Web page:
Apache Junction City Hall rang with applause Tuesday night after the council voted unanimously to approve the Crossroads Redevelopment Plan designed to reshape the city’s downtown.
City officials said they expected some residents to oppose the project. Most attending the meeting, however, said they were excited about the idea.
Apache Junction resident Carol Urich offered the only criticism, but nonetheless urged city officials to continue with the project.
“I would like to see more of a Western flair and a horse-friendly idea,” she said. “Go to it.”
Apache Junction Town Centre, LLC, a group of private developers, owns most of the 100 acres downtown that would be affected. Initially, the developers would pay for the project’s infrastructure, such as sewer and water lines. Later, the city would repay the group, using a special tax fund set aside nearly a decade ago.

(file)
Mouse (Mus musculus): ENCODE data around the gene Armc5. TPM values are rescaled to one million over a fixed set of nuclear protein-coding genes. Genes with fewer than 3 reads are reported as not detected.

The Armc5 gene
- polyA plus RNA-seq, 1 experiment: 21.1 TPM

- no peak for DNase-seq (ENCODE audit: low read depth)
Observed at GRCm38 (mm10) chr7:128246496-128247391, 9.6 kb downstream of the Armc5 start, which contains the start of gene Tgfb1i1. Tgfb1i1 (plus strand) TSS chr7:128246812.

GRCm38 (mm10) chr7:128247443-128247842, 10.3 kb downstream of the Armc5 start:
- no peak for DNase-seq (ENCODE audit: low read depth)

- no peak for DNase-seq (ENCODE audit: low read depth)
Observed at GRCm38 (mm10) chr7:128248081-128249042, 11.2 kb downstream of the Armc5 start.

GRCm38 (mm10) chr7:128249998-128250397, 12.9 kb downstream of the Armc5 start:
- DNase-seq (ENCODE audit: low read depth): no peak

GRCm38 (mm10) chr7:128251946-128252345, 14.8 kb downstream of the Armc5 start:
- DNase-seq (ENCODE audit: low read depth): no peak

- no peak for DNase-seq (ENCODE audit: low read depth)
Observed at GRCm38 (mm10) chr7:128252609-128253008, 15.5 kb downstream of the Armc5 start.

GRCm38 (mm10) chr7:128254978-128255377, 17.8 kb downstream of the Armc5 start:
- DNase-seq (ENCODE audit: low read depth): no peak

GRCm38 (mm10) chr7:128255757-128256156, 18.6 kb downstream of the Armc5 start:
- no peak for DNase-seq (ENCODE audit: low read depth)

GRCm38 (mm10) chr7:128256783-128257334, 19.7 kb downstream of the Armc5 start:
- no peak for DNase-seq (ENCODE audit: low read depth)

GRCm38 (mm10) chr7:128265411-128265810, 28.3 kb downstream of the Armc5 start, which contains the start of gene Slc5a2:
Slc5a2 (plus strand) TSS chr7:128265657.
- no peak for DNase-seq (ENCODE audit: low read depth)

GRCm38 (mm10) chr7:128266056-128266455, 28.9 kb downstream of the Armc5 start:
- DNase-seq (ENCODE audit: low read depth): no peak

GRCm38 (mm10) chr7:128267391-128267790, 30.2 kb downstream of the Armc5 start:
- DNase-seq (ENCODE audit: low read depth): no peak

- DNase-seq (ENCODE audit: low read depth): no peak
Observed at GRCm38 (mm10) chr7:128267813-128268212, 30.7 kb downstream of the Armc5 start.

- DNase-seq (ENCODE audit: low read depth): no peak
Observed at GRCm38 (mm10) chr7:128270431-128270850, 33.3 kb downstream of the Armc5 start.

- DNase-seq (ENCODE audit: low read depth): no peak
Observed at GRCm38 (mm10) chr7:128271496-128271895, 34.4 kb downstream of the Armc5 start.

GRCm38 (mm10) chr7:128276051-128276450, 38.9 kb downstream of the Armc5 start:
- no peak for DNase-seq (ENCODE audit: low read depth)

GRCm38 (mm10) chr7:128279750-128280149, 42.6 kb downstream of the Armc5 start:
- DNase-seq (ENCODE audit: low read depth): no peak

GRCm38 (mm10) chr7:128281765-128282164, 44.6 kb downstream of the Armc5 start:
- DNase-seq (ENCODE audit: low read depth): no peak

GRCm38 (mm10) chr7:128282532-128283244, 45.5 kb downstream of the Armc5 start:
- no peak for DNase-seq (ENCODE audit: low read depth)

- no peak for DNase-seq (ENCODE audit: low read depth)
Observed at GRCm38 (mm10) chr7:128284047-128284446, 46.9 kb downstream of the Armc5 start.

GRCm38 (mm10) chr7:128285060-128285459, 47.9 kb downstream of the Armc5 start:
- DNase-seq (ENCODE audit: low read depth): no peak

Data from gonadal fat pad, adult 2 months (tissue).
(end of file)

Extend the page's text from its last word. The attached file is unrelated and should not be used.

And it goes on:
The downtown vision dates back to 1998, when the city created a tax fund specifically to pay for the project. Tax money that would have paid for other city services was diverted to redevelopment projects.
The Superstition Mountain campus of Central Arizona College is one of three agencies that lose tax dollars to the project. But Bob Salmon, dean of the campus, said he supported the project because it would keep young Apache Junction residents in the city as they grow up — and perhaps increase CAC enrollment.
By approving the proposal, the council agreed to change the appearance of downtown Apache Junction by adding a network of pedestrian walkways throughout the area, an observation tower overlooking the city and even 75-foot buildings.
Amy Malloy, a city project manager, said she was overwhelmed by the community’s support.